If you are interested in starting a new campaign, contact us today to get started.
Officially, a person is a millennial if they reached young adulthood sometime around the year 2000. Also commonly referred to as Generation Y, these are people who are just now becoming the age where they matter most — at least as far as marketing demographics are concerned. They’re starting to break out on their own, live their own lives, and spend a great deal of money. Historically, they’ve also been the most difficult to market to for one simple reason: technology. Chances are, if you happen to see a young person who can’t be bothered to look up from their smartphone or tablet for a single second to take a look at the world around them, you’re looking at a millennial — or at least a stereotypical one. In reality, it’s actually pretty straightforward to market to millennials, as long as you go about it in the right way.
Be Relevant By far, the absolute best way to market to millennials is the same way you market to anyone — by being as relevant as possible. Go out of your way to understand Generation Y. Discover how they think and — more importantly — what they’re looking for. You can try all the flashy gimmicks you want or sink a huge amount of time and effort into social networking and similar bits of technology in an attempt to gain a foothold in this ever-important market, but none of it will mean a thing if your message is completely irrelevant to the people you’re after.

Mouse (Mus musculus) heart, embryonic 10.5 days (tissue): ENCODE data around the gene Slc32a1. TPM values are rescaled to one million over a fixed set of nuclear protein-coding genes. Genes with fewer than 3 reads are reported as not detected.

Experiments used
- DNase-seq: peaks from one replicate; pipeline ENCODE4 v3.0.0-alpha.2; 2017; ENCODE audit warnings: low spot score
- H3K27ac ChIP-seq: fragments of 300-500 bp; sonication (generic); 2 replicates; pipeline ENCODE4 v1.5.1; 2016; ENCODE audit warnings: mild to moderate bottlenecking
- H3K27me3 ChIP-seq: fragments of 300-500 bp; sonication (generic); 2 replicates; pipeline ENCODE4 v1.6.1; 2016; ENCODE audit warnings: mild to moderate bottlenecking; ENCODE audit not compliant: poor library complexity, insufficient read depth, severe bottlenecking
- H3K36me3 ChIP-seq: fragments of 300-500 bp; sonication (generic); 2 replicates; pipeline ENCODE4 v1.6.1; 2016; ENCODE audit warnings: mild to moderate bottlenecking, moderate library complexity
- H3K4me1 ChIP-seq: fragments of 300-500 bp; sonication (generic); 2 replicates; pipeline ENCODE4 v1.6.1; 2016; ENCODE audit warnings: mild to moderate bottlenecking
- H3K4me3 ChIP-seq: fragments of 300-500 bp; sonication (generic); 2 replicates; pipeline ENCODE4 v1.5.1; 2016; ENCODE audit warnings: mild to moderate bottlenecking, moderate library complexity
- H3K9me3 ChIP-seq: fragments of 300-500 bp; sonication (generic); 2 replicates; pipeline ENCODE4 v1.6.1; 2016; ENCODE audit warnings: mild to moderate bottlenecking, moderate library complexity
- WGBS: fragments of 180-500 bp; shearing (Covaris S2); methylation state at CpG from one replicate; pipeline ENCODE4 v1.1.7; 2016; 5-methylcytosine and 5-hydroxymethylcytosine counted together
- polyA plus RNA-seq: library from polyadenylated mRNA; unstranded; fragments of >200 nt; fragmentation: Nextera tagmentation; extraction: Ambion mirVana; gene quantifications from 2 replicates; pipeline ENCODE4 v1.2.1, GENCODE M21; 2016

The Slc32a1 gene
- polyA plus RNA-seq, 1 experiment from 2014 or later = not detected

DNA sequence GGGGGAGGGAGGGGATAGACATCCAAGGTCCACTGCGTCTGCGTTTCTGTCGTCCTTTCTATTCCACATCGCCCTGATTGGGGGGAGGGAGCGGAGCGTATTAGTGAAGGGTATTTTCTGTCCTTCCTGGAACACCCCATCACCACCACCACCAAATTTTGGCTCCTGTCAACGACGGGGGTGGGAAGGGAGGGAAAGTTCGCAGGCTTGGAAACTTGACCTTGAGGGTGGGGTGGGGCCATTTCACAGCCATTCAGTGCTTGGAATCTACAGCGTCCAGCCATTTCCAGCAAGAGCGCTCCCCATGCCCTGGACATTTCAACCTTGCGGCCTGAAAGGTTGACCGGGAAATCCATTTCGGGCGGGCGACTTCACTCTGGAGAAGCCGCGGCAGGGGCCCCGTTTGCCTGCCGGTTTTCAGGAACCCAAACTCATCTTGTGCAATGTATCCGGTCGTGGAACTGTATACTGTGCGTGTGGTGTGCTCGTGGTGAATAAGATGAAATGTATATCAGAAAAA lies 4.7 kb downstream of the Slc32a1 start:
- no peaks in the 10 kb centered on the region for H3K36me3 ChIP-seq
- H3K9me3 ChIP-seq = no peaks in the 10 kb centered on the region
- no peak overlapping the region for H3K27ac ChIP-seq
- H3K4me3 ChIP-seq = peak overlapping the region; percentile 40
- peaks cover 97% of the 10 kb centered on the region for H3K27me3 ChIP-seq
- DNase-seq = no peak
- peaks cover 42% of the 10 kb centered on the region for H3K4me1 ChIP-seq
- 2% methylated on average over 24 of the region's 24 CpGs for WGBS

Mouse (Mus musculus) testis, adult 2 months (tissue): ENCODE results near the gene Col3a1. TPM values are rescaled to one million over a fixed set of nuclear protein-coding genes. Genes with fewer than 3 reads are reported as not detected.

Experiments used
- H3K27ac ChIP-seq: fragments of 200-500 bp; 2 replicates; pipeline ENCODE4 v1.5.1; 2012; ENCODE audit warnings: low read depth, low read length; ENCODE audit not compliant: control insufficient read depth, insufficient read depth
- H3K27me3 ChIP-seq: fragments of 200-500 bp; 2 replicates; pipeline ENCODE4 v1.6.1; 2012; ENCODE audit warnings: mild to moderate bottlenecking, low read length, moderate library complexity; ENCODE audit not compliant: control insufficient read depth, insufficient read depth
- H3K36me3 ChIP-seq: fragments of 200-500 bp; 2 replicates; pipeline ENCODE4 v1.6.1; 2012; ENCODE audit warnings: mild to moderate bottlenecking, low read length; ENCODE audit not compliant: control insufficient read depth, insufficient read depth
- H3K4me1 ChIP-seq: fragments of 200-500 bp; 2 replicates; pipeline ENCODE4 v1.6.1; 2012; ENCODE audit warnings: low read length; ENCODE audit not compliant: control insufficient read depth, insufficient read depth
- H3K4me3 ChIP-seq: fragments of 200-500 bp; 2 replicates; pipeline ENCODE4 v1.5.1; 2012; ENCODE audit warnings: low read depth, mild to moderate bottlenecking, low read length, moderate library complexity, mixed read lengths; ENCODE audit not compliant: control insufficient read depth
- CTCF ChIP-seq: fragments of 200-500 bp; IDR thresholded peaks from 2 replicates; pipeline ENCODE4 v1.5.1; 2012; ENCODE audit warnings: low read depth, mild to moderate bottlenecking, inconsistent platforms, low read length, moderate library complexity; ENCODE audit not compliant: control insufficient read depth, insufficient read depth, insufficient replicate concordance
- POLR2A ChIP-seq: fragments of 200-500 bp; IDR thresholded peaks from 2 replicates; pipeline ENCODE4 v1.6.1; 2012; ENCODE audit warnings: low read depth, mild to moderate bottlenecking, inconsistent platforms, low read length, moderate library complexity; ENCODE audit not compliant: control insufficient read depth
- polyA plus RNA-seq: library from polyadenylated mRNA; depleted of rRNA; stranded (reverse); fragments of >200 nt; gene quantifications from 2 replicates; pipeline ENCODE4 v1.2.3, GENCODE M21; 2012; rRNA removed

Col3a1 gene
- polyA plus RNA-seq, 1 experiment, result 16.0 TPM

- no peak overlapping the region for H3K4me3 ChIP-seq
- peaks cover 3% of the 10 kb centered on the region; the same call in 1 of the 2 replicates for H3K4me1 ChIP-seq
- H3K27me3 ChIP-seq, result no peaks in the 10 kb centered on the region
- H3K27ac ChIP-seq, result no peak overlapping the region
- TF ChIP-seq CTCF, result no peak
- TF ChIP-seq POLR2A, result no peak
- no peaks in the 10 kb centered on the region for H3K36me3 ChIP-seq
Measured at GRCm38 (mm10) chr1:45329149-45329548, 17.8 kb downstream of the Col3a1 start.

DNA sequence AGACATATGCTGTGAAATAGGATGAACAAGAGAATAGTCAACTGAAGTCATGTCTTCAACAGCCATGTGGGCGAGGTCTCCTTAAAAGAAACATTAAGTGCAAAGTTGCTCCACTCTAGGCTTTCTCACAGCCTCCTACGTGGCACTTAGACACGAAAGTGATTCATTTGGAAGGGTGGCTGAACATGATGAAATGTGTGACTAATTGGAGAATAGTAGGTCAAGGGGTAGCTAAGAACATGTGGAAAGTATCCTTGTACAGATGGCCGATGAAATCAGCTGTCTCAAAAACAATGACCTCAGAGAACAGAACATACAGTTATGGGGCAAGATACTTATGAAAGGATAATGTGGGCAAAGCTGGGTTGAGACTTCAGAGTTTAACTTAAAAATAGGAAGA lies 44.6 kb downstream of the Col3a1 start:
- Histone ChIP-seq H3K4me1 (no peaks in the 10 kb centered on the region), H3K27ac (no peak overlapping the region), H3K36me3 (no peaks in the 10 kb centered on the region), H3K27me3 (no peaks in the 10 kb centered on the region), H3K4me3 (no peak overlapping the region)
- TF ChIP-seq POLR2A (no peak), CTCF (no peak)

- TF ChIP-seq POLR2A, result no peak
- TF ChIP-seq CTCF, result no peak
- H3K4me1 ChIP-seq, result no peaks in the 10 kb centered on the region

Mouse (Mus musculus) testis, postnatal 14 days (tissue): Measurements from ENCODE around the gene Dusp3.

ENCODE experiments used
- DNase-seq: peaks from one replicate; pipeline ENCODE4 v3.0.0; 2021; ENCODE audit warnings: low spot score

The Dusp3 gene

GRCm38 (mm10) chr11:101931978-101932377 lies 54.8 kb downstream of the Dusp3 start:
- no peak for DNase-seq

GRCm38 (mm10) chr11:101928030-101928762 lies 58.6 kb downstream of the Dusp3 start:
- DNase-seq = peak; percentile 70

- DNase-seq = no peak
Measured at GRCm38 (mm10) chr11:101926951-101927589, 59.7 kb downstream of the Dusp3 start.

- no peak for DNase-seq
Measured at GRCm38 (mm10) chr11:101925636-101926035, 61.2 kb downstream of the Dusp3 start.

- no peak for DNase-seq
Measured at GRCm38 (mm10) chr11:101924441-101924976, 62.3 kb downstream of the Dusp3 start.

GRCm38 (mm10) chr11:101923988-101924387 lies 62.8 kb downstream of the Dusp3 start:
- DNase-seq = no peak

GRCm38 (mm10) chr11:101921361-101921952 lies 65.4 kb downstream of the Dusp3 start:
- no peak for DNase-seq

It’s Print’s Time to Thrive Print marketing is actually one of the most powerful techniques you can use to attract the attention of the millennial generation for a very simple reason: it’s difficult to ignore. Whereas baby boomers have decades of experience sifting through direct mail and advertisements in general, it’s still something unique to the younger generation. This makes it more impactful, giving you a competitive advantage over those who forgo this route. You can also make your print and digital campaigns work together. Use a QR code on your direct mailers, for example, to give millennials the opportunity to begin the conversation in print and finish it online where they feel most comfortable.
Personality Talks Each new generation tends to be a little more informal than the one before it, but not necessarily in the way you might think. What this trend really means is that each new generation embraces a true sense of personality more than the one before it. Millennials are after a sense of fun and a company that represents a hipper image that they want to be part of. While injecting as much personality as possible into your mailers might not work for that 50-year-old housewife, it will absolutely capture the attention of a millennial. With each passing year, the millennial generation becomes more and more important. They’re already poised to overtake the baby boomer generation in spending, sooner rather than later. Now is the time to strike while the iron is hot, so to speak. By going after the millennial generation now, you’ll begin to amass an army of loyal followers ready to spend money on your products or services for decades to come.